Wednesday, December 05, 2007
Sanford Moore strikes again, responding to another Tiffany R. Warren post at AdAge.com’s The Big Tent…
I find it curious that Ms. Warren continues to pen these scatological missives about the lack of “diversity” on Madison Avenue. She had a long tenure at the 4A’s and is acutely aware that the problem is the blatant, historic exclusion of Black Americans from the ranks of executive management, creative and media positions, especially those above the $100k level.
The NYC Human Rights Commission’s investigations of 1975 and 2004 concluded that a “state of de facto segregation” existed for Blacks on Madison Avenue, with Black representation being concentrated at the lowest levels in secretarial and clerical positions. These findings were confirmed by the most recent investigation by Commissioner Gatling and led the agencies to sign legal agreements and to submit goals for the hiring, promotion and retention of African-Americans by job category in September of 2006. Most assuredly, a compelling motivator was their desire to avoid being subpoenaed to appear before the Commission during the festivities of Ad Week and the presence of major clients.
Ms. Warren knows that since the original Commission investigation in 1973, the 4A’s has touted the magnanimity of its “intern program” as subterfuge for the on-going, rampant exclusion of Blacks from most E&C positions. Despite this transparent “Fame” spin, Madison Avenue continues to be the denizen of the “Men in the Grey Flannel Sheets.”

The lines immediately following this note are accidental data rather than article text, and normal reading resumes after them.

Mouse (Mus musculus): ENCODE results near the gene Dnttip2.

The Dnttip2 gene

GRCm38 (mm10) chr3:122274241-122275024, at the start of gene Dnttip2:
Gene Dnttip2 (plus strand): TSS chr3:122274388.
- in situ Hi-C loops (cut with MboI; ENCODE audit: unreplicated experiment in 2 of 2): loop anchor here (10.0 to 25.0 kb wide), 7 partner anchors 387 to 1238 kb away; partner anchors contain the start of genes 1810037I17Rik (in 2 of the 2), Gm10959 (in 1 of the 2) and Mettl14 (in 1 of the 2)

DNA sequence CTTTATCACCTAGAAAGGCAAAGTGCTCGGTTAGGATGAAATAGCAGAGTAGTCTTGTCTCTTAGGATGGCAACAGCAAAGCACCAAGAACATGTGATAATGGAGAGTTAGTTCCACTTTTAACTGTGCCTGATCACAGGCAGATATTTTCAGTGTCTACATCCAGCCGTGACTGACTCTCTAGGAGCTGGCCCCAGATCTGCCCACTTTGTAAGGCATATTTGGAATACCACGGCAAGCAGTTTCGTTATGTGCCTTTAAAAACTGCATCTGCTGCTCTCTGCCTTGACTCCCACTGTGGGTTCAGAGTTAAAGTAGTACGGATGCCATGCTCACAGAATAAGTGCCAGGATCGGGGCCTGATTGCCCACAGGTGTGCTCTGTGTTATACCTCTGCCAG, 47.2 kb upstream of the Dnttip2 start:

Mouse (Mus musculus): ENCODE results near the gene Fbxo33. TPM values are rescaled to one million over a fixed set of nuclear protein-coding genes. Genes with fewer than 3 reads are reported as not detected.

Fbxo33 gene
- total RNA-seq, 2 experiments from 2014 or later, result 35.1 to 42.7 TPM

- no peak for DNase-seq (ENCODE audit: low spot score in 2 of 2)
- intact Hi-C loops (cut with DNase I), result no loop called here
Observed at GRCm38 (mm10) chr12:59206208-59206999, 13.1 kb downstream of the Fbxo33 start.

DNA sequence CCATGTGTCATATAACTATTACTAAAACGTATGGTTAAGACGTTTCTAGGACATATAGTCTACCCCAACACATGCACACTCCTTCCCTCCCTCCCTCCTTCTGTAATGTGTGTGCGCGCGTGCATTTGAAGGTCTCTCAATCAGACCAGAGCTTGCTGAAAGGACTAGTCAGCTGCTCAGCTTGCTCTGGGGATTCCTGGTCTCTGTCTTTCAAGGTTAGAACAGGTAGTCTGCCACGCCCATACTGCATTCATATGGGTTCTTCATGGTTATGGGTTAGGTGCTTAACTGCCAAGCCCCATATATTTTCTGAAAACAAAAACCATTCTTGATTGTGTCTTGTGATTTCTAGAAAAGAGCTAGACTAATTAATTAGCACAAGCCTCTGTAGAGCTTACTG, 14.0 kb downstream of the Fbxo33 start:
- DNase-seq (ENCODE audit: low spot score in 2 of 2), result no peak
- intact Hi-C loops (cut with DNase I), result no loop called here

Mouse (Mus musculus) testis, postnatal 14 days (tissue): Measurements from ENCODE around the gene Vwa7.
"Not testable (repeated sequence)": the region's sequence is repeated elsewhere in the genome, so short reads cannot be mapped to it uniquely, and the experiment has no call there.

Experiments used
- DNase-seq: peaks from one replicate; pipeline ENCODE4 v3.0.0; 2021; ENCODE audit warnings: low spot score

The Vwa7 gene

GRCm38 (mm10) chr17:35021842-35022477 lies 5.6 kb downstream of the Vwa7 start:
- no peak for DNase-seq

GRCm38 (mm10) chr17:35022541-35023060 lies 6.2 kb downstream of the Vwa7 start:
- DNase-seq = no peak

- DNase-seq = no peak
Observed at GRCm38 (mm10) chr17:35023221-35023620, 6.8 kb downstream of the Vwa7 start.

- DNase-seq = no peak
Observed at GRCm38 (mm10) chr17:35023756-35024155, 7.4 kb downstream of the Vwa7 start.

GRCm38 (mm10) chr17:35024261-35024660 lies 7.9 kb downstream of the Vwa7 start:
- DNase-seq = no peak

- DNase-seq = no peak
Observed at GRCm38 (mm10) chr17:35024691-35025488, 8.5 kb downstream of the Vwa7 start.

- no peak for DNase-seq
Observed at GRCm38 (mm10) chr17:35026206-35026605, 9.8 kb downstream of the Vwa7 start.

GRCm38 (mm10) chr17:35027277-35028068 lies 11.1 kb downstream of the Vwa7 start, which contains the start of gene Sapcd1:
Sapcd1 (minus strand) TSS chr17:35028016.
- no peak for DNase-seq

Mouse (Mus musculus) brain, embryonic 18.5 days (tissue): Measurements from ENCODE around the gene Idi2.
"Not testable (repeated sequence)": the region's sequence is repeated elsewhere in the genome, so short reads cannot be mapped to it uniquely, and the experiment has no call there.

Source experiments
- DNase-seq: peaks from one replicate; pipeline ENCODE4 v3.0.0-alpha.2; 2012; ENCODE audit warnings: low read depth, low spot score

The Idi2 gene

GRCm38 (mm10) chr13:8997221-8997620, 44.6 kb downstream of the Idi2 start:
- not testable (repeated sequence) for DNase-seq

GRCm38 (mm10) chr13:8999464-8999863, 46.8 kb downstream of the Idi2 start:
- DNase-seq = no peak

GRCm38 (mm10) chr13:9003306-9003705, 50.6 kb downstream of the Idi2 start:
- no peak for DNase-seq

However this time, the affected agencies’ failure to meet their legal commitment to the Commission regarding specific Black representation can be viewed as a “purposeful intent to defraud.” I am sure the City Council will be quite interested as to why the signatory agencies failed to honor both their stated goals and the spirit of their agreements with the Commission. Perhaps it will be necessary to ask the Federal government to monitor the agencies’ efforts to preclude them from adopting the timeless excuse, “We couldn’t find any.”
Nevertheless, it is time for both Ms. Warren and the powers that be at the 4A’s and their agency clients to call “a spade a spade.” As the late, great Nat King Cole said in 1954 when Madison Avenue refused to sponsor his television show, “Madison Avenue is afraid of the dark.” It’s now 2008, South Africa has been free for decades, but Jim Crow is alive ’n kickin’ on Madison Avenue.
—Sanford Moore, “the man who launched the Human Rights Commission investigation.” NYC, NY